By RUSTY MARKS
The State Journal
CHARLESTON, W.Va. — Throughout his 2016 campaign, West Virginia Gov. Jim Justice said it would take him about 10 months to put the Mountain State back on the road to recovery.
Ten months into his term, Justice’s predictions might not be far off, even if things didn’t always go as the governor planned.
“In my life I try to put everything into 10-month windows,” Justice said from behind a massive wooden desk in his wood-paneled office at the state Capitol. “I can’t see beyond 10 months; that’s how I operate.”
“We’ve taken money out of (the) rainy day (fund) to the point where our bonds are being de-rated,” Justice said. Coal severance taxes were at their lowest level in years, and lawmakers had no real plan for generating extra revenue.
Justice said he saw only two ways of balancing the state budget.
“One is to take a meat axe and start cutting to the bone,” the governor said. The other was to come up with some sort of short-term revenue measures to “buy some time” until Justice’s grander plans could start bringing money into the state.
Justice proposed a series of temporary tax increases, combined with some modest budget cuts, to tide the state over until his plans for a massive road building program could start to bear fruit. The governor had decided that tackling West Virginia’s neglected road system would put thousands of people to work and spur economic growth.
Lawmakers didn’t necessarily see it that way. Throughout the 60-day regular session of the Legislature and into a drawn-out special session, Republicans and Democrats wrangled over some tax increases, no tax increases, income tax reform and massive budget cuts.
Justice, elected as a Democrat, thought he could get the Legislature’s Democratic minority to stand behind him if he could talk enough Republicans into signing off on his temporary tax increases. It didn’t happen.
“At the end of the day, the Dems said no,” Justice said. “When the Dems said no, the whole house of cards fell.”
In the end, lawmakers passed a budget based on the assumption that the rebound of the coal industry and road construction activity would bring in about $129 million in new revenue. The majority of Justice’s revenue ideas fell flat.
With the failure of Justice’s initial plan, the governor decided to try a different approach.
“When everything went haywire and we lost everything we lost in the (legislative) session, I knew right then what I probably had to do,” Justice said. “I’m not going to do that again. I’m not going to run that same play.”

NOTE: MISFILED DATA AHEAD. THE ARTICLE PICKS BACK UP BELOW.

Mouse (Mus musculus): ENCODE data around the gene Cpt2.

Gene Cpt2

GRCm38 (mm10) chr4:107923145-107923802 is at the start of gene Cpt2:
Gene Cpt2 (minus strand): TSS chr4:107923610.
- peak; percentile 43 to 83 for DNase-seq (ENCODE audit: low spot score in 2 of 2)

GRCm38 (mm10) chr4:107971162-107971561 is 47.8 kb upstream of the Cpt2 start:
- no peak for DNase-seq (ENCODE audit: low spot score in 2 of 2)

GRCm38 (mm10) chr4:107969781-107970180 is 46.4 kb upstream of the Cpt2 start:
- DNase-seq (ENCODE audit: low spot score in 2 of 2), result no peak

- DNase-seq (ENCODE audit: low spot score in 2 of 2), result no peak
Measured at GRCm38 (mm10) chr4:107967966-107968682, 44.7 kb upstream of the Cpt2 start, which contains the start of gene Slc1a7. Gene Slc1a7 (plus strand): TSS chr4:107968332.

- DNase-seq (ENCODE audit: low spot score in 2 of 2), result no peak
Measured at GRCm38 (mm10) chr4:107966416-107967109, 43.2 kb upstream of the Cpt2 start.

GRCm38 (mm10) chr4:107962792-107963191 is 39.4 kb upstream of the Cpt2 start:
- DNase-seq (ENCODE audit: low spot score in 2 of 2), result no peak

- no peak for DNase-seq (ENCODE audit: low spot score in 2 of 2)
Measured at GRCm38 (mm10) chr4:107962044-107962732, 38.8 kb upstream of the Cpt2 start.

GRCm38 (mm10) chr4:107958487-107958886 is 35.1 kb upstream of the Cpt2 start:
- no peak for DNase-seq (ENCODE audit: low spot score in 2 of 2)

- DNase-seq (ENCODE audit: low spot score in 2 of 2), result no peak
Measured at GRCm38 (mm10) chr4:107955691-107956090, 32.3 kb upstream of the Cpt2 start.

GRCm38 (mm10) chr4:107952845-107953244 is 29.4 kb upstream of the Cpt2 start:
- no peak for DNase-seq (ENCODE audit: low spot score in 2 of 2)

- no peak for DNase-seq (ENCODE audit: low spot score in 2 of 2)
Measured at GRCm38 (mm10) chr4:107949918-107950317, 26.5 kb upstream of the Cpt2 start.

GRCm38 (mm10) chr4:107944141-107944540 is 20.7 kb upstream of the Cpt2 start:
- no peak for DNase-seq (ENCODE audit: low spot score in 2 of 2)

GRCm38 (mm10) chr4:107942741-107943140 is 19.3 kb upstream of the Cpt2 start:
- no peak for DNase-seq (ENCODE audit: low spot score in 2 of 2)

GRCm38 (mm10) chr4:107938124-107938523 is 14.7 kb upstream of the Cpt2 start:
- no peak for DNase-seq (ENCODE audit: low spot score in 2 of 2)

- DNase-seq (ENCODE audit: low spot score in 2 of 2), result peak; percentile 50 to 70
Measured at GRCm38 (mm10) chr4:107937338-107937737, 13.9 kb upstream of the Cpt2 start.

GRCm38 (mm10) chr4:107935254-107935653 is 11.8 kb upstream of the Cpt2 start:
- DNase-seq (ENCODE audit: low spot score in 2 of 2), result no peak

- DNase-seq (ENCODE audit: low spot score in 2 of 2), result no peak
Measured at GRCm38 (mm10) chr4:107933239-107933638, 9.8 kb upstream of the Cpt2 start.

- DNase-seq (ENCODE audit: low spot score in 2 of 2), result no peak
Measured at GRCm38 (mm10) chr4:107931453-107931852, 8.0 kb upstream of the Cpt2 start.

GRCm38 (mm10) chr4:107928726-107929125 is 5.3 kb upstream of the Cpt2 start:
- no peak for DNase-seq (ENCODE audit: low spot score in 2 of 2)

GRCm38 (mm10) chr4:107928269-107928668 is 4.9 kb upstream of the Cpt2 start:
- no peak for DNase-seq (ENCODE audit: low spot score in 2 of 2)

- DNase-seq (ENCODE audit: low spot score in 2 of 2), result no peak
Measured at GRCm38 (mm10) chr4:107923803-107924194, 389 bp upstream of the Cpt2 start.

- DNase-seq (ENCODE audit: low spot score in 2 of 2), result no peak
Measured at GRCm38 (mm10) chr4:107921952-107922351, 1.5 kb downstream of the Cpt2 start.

Justice switched his party affiliation from Democrat to Republican. The change not only put him in better graces with the Mountain State’s Republican majority, it also helped Justice’s access to President Donald Trump, whom the governor has said he knows personally.
Things went more smoothly after that. Justice called the Legislature back into special session and fairly quickly got lawmakers to pass a series of increases to DMV fees, combined with a hike on the tax for wholesale gasoline, intended to fund the governor’s $3 billion road construction program.
He then went to voters for a constitutional amendment allowing the state to float a $1.6 billion road bond to pay for the work.
“Everybody said that it was impossible to pass,” Justice said. Lawmakers told him to wait until the road bond passed before raising the taxes and fees to pay for it.
“I knew exactly what I was doing,” Justice said. With the taxes and fees already in place, “you’re going to pay the taxes anyway,” he said.
“You either want your roads fixed or not,” he said. “You’ll either have the new jobs or not.”
Justice predicted the road bond would be approved by an overwhelming margin. It passed with 73 percent of the vote.
Several of Justice’s predictions have turned out to be accurate.
“Our metallurgical coals are the best coals in the world,” Justice said. He said he thought steel production — which requires metallurgical coal — would start to increase, and it did.
He also predicted a rebounding of the state’s coal industry. “I felt that severance taxes on coal were really going to move, and they did,” he said.
The latest feather in his cap is a recently announced $83.7 billion memorandum of understanding signed with a Chinese energy company to develop the Mountain State’s petrochemical industry. Justice was aware that negotiations with the Chinese were ongoing, but considered a deal a “long shot.”
Then Trump started complaining about the trade imbalance with China. With the president planning a trip to Asia, Chinese officials saw an opportunity to help even out that imbalance.
After more negotiations, the Chinese agreed to make West Virginia part of a $250 billion U.S. investment commitment.
“We have two cards that are going to make this a reality,” Justice said.
“Donald (Trump) is not going to let West Virginia get shafted, and Donald is not going to let China off the hook on this trade imbalance.
“Do I know it’s going to be $83 billion?” he asked. “No. But I know it’s going to be a lot of money that’s invested here.
“If even $1 billion gets invested, it’s two Procter & Gamble plants,” Justice said. “The magnitude is off the charts.”
Justice said there is still work to do, particularly in improving the state’s education system.
“It’s been viewed in the past like it’s a necessary evil that we have to fund,” the governor said. “We’ve never looked at education like it’s an economic driver.”
Justice predicts that within the next three years the changes that have begun in the state will start paying off.
“We’ve been conditioned to be beat-down,” the governor said, “and we’ve accepted it.
“I think we’re just really starting on our way,” he said. “In the next 2.5 years, we’re going to see this state on the cover of the Rolling Stone.”
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